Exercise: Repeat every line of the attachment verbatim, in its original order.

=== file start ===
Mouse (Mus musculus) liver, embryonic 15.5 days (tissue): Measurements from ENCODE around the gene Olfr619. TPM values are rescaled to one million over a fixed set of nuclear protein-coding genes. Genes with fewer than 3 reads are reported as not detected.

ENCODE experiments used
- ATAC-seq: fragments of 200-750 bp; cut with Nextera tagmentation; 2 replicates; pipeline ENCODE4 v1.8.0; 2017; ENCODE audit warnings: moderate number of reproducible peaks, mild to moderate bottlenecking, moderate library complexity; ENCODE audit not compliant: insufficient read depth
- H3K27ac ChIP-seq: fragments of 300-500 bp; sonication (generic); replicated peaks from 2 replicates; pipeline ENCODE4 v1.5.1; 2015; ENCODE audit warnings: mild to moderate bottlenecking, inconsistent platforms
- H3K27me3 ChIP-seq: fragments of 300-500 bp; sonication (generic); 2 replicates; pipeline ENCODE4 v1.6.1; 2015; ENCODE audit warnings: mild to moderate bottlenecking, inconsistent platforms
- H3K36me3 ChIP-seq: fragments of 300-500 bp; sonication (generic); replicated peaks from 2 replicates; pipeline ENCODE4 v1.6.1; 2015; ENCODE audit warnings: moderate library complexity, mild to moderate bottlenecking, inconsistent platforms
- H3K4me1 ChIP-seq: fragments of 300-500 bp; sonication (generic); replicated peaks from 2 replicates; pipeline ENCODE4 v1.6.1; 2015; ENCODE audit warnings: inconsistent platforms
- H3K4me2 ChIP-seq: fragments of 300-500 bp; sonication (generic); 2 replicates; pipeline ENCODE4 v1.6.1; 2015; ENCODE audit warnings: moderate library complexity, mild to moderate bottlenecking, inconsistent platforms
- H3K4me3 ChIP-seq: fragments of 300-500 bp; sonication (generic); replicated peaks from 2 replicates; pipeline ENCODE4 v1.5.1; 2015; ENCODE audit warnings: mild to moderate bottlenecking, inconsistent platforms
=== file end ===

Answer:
Mouse (Mus musculus) liver, embryonic 15.5 days (tissue): Measurements from ENCODE around the gene Olfr619. TPM values are rescaled to one million over a fixed set of nuclear protein-coding genes. Genes with fewer than 3 reads are reported as not detected.

ENCODE experiments used
- ATAC-seq: fragments of 200-750 bp; cut with Nextera tagmentation; 2 replicates; pipeline ENCODE4 v1.8.0; 2017; ENCODE audit warnings: moderate number of reproducible peaks, mild to moderate bottlenecking, moderate library complexity; ENCODE audit not compliant: insufficient read depth
- H3K27ac ChIP-seq: fragments of 300-500 bp; sonication (generic); replicated peaks from 2 replicates; pipeline ENCODE4 v1.5.1; 2015; ENCODE audit warnings: mild to moderate bottlenecking, inconsistent platforms
- H3K27me3 ChIP-seq: fragments of 300-500 bp; sonication (generic); 2 replicates; pipeline ENCODE4 v1.6.1; 2015; ENCODE audit warnings: mild to moderate bottlenecking, inconsistent platforms
- H3K36me3 ChIP-seq: fragments of 300-500 bp; sonication (generic); replicated peaks from 2 replicates; pipeline ENCODE4 v1.6.1; 2015; ENCODE audit warnings: moderate library complexity, mild to moderate bottlenecking, inconsistent platforms
- H3K4me1 ChIP-seq: fragments of 300-500 bp; sonication (generic); replicated peaks from 2 replicates; pipeline ENCODE4 v1.6.1; 2015; ENCODE audit warnings: inconsistent platforms
- H3K4me2 ChIP-seq: fragments of 300-500 bp; sonication (generic); 2 replicates; pipeline ENCODE4 v1.6.1; 2015; ENCODE audit warnings: moderate library complexity, mild to moderate bottlenecking, inconsistent platforms
- H3K4me3 ChIP-seq: fragments of 300-500 bp; sonication (generic); replicated peaks from 2 replicates; pipeline ENCODE4 v1.5.1; 2015; ENCODE audit warnings: mild to moderate bottlenecking, inconsistent platforms